Earlier versions of this paper have benefited from seminar presentations at the University of Exeter; the British Accounting Association Conference, Blackpool, April 2008; ESRC-CAIR Conference, Manchester Business School, May 2008, and the University of Exeter – Centre for Leadership Studies Annual Conference, London, October 2008. We are also grateful for comments from Sean Finucane, Michelle Ryan, Grzegorz Trojanowski and three anonymous referees, one of whom suggested the fixed-effects approach in Table .
Does the Stock Market Gender Stereotype Corporate Boards? Evidence from the Market's Reaction to Directors' Trades
Article first published online: 30 JAN 2012
© 2012 The Author(s). British Journal of Management © 2012 British Academy of Management
British Journal of Management
Volume 24, Issue 2, pages 174–190, June 2013
How to Cite
Gregory, A., Jeanes, E., Tharyan, R. and Tonks, I. (2013), Does the Stock Market Gender Stereotype Corporate Boards? Evidence from the Market's Reaction to Directors' Trades. British Journal of Management, 24: 174–190. doi: 10.1111/j.1467-8551.2011.00795.x
- Issue published online: 1 MAY 2013
- Article first published online: 30 JAN 2012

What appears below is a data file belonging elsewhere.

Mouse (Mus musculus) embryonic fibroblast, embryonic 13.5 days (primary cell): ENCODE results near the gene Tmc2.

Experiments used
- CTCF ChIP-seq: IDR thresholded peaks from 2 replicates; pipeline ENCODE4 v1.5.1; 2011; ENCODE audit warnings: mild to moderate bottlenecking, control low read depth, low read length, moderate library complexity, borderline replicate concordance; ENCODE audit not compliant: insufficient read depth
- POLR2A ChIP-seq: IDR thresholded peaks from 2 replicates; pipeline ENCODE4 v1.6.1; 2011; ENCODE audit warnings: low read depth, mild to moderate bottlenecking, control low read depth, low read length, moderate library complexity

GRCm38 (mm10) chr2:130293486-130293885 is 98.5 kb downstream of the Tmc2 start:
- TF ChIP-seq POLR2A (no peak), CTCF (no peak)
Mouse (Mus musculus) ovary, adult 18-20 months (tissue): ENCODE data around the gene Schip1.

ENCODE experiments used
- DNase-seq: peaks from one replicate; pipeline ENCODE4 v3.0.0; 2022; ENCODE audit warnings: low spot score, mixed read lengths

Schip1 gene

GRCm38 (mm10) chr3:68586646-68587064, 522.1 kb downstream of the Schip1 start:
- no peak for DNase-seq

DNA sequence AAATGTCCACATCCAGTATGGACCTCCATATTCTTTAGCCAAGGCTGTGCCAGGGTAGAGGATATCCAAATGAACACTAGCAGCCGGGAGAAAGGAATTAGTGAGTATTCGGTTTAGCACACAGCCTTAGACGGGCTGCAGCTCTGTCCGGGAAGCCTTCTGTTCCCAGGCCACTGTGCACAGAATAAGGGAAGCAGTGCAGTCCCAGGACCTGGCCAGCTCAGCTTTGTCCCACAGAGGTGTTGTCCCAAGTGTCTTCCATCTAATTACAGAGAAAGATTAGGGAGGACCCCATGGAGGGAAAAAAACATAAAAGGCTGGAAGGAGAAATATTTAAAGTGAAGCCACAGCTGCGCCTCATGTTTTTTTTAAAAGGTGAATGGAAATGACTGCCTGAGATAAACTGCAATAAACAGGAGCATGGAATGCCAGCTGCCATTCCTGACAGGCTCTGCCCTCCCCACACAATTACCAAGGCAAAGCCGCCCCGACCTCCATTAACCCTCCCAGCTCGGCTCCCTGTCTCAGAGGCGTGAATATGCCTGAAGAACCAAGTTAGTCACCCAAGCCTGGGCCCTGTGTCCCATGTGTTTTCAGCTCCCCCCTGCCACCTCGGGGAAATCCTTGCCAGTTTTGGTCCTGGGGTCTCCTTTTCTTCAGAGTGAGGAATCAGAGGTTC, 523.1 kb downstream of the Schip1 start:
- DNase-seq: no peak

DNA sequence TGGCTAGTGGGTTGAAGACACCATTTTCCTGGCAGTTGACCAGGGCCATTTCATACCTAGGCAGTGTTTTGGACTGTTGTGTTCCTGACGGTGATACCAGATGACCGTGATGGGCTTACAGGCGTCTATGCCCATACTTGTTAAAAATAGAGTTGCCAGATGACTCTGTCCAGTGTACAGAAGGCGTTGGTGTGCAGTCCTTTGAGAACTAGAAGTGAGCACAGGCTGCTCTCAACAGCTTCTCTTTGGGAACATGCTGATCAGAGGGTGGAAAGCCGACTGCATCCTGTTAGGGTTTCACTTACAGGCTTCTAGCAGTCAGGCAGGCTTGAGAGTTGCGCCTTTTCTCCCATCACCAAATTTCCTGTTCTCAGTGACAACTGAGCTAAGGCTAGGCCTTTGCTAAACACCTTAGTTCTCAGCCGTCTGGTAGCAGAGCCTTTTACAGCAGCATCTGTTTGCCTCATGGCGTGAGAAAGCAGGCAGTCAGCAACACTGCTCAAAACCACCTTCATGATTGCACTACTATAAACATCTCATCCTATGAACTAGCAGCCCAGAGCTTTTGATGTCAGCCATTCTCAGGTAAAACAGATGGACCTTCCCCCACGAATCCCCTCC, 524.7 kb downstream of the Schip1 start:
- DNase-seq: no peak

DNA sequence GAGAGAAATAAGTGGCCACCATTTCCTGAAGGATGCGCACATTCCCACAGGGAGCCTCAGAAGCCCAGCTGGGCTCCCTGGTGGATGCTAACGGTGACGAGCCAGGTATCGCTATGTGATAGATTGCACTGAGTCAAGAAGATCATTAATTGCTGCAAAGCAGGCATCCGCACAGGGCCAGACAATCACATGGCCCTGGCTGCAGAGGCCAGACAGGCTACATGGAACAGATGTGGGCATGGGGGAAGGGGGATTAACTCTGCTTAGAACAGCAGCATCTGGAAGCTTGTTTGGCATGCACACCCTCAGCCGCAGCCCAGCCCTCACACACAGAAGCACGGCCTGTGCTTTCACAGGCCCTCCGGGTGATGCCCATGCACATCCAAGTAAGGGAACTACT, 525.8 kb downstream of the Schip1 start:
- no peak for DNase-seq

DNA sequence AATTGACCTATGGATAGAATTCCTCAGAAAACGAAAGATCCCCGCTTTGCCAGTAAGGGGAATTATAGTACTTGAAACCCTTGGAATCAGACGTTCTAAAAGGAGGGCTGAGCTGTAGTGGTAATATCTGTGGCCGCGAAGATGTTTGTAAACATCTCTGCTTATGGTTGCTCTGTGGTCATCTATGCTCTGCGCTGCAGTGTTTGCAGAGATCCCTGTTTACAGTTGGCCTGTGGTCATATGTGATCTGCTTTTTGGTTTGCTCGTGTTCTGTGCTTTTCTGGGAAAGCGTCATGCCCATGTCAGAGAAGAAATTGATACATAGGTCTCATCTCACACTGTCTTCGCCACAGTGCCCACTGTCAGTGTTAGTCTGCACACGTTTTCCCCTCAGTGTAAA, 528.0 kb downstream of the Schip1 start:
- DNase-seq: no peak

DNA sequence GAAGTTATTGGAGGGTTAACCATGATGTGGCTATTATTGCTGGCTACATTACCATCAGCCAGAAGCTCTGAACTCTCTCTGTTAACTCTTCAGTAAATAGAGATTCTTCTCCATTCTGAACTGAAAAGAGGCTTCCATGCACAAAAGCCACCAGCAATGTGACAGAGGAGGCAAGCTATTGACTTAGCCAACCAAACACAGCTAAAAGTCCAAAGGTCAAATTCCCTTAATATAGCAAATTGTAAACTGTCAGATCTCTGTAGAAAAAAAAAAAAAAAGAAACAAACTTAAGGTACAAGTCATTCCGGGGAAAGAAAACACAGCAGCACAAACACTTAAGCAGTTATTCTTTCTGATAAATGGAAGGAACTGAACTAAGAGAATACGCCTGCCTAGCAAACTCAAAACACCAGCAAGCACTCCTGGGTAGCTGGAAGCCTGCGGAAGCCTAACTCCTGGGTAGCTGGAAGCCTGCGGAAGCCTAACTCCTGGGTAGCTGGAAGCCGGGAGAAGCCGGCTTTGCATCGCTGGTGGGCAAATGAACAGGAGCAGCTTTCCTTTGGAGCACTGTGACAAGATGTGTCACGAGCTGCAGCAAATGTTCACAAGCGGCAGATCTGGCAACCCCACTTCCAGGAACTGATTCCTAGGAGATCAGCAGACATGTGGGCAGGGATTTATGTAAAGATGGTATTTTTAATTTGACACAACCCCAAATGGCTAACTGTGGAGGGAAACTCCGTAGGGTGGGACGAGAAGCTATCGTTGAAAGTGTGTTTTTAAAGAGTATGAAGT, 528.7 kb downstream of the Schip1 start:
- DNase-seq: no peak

Attitudes towards male and female managers within organizations are well documented, but how the stock market perceives their relative capabilities is less studied. Recent evidence documents a negative short-run market reaction to the appointment of female chief executive officers and suggests that female executives are less informed than their male counterparts about future corporate performance. These results appear to dispute the stock market value of having women on corporate boards. However, such short-run market reactions may retain a ‘gender bias’, reflecting the prevalence of negative stereotypes, where the market reacts to ‘beliefs’ rather than ‘performance’. This study tests for such bias by examining the stock market reaction to directors' trades in their own companies' shares, by measuring both the short-run and longer-term returns after the directors' trades. Allowing for firm and trade effects, some evidence is found that, in the longer term, markets recognize that female executives' trades are informative about future corporate performance, although initially markets underestimate these effects. This has important implications for research that has attempted to assess the value of board diversity by examining only short-run stock market responses.